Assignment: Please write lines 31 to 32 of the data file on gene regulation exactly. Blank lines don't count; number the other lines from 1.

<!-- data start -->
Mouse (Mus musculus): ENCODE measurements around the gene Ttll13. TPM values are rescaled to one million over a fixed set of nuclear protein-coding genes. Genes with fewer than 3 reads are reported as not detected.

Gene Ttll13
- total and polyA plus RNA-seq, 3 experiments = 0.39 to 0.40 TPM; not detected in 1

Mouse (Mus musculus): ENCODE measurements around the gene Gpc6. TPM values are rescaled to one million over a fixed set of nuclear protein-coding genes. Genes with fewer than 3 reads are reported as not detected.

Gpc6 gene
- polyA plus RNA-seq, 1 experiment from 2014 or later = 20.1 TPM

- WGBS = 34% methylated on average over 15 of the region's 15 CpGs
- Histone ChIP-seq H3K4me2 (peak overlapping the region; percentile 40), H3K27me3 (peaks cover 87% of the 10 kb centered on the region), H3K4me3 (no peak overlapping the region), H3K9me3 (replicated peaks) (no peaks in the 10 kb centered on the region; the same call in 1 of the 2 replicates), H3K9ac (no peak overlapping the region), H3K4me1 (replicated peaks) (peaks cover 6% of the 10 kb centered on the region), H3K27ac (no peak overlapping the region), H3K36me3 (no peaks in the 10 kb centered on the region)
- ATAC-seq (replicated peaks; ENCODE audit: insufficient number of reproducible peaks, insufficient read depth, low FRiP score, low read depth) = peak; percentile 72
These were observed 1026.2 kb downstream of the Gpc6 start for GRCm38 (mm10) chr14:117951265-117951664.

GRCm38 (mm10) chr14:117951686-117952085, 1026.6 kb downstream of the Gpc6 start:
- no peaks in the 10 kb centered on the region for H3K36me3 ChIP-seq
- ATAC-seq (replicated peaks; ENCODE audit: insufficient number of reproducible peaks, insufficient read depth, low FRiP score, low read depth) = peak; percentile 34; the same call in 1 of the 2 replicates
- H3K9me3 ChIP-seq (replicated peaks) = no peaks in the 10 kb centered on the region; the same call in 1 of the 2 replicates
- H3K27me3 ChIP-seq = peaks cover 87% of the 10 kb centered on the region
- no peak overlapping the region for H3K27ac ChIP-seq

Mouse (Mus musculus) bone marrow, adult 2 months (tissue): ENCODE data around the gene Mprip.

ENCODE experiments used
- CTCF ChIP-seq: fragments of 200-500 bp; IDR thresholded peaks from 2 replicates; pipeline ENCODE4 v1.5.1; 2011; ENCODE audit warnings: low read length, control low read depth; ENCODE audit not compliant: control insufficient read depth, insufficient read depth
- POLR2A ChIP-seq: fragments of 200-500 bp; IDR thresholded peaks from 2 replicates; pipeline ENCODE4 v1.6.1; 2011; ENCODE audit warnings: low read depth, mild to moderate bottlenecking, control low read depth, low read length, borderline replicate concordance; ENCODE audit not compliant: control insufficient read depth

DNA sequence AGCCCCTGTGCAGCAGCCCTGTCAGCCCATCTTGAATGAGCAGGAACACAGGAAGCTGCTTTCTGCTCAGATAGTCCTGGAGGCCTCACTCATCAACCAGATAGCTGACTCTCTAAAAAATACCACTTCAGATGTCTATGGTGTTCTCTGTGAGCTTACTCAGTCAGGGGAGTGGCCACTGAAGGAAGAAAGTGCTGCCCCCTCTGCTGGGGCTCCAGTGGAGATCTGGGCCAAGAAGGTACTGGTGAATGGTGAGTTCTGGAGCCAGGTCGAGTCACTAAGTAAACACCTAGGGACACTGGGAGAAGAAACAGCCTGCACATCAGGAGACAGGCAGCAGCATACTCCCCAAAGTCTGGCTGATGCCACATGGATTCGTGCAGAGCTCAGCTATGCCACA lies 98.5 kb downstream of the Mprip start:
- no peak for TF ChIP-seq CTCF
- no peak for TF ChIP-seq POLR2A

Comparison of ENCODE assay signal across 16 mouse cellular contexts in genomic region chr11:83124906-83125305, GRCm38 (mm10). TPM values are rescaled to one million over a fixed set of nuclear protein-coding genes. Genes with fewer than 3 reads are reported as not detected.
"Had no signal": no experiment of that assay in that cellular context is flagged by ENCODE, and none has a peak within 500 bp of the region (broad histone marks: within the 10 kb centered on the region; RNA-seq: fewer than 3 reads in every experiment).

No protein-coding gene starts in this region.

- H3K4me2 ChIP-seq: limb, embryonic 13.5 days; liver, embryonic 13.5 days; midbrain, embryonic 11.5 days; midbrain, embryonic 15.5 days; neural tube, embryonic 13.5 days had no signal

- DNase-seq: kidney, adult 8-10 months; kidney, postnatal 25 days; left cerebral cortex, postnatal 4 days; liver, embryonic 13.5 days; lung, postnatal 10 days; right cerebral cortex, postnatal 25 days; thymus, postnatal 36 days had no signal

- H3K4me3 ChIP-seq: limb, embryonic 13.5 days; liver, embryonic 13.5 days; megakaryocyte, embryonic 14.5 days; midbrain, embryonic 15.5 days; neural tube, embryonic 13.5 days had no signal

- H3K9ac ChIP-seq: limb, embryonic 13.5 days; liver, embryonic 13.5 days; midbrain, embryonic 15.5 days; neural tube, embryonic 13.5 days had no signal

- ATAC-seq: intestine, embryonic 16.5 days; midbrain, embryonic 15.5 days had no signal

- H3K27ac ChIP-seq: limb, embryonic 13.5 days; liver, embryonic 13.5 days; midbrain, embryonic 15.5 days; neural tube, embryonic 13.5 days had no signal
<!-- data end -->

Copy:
- ATAC-seq: intestine, embryonic 16.5 days; midbrain, embryonic 15.5 days had no signal

- H3K27ac ChIP-seq: limb, embryonic 13.5 days; liver, embryonic 13.5 days; midbrain, embryonic 15.5 days; neural tube, embryonic 13.5 days had no signal